The daylong event during Magic City Classic weekend was aimed at science, technology, engineering and mathematics (STEM) students, as well as business students.
The event included “speed mentoring,” in which employers got the opportunity to meet and talk with students, and panels about how companies are making efforts to be diverse and how students can get the jobs they want.
Students with a minimum 3.0 GPA who are pursuing a STEM- or business-related degree were referred to the recruitment project by their career services director or professor.
Schools represented were Alabama A&M University, Alabama State University, Auburn University, Miles College, Lawson State Community College, Samford University, Stillman College, the University of Alabama, the University of Alabama at Birmingham and the University of Alabama in Huntsville.
Natalia Espariagoca, a manufacturing engineering major at Jacksonville State University, was among those who attended. She learned about the event through her adviser.
“She encouraged me to come here because of the diversity and opportunity to contact different employers,” said Espariagoca, who is from Venezuela. “They’re (companies) looking for international, Hispanic people and I’m here for those opportunities,” she said.
Espariagoca moved to the United States three years ago, and said she didn’t know any English when she arrived. Now she has a 3.4 GPA and is looking for an internship.
“I think (the event) is perfect. I feel included and I feel that finally we have a place where we can attend and get the attention of employers,” she said. “I think it’s important to know what’s going on out there; the type of skills employers are looking for and what they are expecting.”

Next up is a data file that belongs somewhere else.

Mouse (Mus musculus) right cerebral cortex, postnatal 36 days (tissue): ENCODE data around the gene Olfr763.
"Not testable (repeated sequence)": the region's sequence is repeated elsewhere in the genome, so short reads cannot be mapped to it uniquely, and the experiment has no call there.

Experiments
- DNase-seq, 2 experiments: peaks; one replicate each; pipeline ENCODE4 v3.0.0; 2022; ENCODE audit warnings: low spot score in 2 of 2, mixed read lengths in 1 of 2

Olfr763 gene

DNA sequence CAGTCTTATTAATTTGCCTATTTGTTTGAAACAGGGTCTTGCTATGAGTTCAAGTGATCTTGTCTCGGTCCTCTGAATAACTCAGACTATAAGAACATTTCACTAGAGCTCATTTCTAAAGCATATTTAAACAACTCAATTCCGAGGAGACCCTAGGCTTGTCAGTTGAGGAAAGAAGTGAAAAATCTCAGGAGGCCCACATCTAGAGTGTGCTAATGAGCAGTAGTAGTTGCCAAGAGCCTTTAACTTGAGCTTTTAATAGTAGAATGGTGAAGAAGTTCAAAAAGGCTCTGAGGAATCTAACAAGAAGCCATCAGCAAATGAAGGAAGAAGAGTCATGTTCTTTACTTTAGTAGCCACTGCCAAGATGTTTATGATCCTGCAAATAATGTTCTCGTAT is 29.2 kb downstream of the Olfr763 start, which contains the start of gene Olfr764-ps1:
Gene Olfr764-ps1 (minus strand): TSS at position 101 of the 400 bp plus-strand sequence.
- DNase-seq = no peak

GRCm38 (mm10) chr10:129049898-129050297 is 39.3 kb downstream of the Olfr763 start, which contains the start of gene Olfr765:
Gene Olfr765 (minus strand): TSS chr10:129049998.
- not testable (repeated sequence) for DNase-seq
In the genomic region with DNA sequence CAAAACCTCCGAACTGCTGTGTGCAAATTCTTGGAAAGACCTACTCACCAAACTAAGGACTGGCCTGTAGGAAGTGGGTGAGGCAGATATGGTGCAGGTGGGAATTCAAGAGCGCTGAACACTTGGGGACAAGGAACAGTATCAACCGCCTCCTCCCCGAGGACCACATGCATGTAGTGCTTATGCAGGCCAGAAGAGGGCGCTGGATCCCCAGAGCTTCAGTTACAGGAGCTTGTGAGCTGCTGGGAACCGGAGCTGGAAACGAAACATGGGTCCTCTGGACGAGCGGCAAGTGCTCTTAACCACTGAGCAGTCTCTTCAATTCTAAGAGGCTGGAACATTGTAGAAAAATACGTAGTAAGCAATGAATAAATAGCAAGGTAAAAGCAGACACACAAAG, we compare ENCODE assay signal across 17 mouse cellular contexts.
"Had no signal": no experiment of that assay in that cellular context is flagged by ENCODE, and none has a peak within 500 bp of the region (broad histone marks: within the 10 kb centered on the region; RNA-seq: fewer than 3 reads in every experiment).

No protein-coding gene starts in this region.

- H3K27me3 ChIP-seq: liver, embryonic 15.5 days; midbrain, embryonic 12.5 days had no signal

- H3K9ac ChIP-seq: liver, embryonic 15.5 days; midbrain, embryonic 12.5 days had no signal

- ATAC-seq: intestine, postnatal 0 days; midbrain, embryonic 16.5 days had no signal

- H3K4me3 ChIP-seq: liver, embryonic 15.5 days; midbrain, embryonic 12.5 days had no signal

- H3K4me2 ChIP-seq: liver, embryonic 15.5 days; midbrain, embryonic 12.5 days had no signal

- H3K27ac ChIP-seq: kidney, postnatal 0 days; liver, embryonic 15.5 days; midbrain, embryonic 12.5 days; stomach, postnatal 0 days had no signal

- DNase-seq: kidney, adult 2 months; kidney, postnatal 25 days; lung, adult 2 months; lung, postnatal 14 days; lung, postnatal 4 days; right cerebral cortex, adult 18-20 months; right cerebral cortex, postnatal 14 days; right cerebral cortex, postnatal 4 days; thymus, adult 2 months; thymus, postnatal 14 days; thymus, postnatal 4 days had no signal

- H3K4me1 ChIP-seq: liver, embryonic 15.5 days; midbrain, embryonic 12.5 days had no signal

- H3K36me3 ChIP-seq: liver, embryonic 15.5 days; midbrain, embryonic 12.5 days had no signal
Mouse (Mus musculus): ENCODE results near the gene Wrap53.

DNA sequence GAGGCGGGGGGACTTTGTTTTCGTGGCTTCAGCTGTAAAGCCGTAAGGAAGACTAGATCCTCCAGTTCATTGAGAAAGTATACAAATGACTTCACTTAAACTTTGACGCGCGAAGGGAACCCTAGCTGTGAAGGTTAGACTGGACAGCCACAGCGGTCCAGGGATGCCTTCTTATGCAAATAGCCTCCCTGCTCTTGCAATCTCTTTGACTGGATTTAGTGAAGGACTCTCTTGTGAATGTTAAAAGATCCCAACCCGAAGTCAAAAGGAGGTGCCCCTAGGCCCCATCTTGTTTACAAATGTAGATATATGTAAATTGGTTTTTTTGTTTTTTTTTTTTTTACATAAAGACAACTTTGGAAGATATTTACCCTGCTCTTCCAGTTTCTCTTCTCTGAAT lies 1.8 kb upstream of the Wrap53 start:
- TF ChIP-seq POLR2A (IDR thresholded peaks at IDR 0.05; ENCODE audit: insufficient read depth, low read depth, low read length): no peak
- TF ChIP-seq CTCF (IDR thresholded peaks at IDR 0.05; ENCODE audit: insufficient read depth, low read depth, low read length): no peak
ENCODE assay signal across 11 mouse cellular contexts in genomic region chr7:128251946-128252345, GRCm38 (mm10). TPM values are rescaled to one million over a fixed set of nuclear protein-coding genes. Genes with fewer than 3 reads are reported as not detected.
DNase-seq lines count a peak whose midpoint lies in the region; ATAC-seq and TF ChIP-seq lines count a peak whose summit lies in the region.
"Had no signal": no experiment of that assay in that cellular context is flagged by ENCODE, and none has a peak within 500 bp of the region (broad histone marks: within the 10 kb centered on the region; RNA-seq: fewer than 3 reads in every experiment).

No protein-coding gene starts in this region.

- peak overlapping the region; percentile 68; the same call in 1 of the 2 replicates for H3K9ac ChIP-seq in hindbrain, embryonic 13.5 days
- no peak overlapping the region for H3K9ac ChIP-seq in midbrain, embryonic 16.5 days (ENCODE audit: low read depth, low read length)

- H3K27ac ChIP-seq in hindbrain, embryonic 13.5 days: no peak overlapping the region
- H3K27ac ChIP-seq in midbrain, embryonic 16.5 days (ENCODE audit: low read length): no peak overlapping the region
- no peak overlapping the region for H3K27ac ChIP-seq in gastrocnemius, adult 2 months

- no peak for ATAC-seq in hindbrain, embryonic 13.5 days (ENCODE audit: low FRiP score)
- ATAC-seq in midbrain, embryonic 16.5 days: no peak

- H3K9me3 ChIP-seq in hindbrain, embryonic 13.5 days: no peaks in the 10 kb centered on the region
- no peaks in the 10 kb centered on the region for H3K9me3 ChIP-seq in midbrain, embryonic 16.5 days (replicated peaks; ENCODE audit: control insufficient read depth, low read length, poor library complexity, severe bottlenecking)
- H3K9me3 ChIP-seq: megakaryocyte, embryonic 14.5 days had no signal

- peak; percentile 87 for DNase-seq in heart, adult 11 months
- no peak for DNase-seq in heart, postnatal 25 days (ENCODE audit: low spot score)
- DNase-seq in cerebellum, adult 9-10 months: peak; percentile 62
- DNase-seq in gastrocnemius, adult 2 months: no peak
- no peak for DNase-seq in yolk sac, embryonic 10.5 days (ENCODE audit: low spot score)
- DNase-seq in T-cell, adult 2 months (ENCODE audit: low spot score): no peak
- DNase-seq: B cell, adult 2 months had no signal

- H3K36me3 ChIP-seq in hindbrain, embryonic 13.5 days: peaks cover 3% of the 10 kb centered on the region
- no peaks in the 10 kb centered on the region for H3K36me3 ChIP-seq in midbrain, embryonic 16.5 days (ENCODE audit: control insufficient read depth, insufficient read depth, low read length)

One takeaway for Espariagoca, she said, is to be confident.
“I liked the beginning with the mentors because I got an idea of what kind of questions to ask. They gave me advice for the future, so I’ve really enjoyed it,” she said. “I learned to show my personality, not to overreact and just be confident in myself.”
Espariagoca said she hopes the companies represented will see the eagerness of students in attendance.
“I hope they can see what the talent is around the area, and what to expect for future generations,” she said. “We’re in a developing world; it’s changing every day, so I think it’s best for them to get in touch with what we are doing in school.”
‘The tech talent is here’
Louise Ritter, Talent Acquisition partner at Protective Life Corp., said she was impressed with the students she met.
“I’m hoping to get a lot of traffic at the table and collect some resumes and, selfishly, I’m hoping to fill some internships, but I want to connect for future opportunities, as well,” she said.
Ritter, who spoke during the panel discussion about diversity and inclusion, said students at the event were some of the “best and brightest.”
“We have the advantage of getting in front of students that we might not usually have (in traditional recruitment),” she said. “Also, from a branding standpoint … anything we can do to be involved and engaged in the community, we’re going to do that.”
Scheduling the event during the Magic City Classic weekend was no accident.
Brittney Smith, manager of Workforce Development with the BBA, said the weekend was an “opportune time to show people that Birmingham is a great place to live, work and play.”
“Hopefully, we can get students aligned with programs where they can get the information they need … and land a job here in the city of Birmingham,” she said.
STEM is big in Birmingham, Smith said.
“We want to show that the tech talent is here in Birmingham,” she said. “Technical skills are key, so we want to bridge the gap and connect that talent with what’s here in the city.”
This story originally appeared on The Birmingham Times’ website.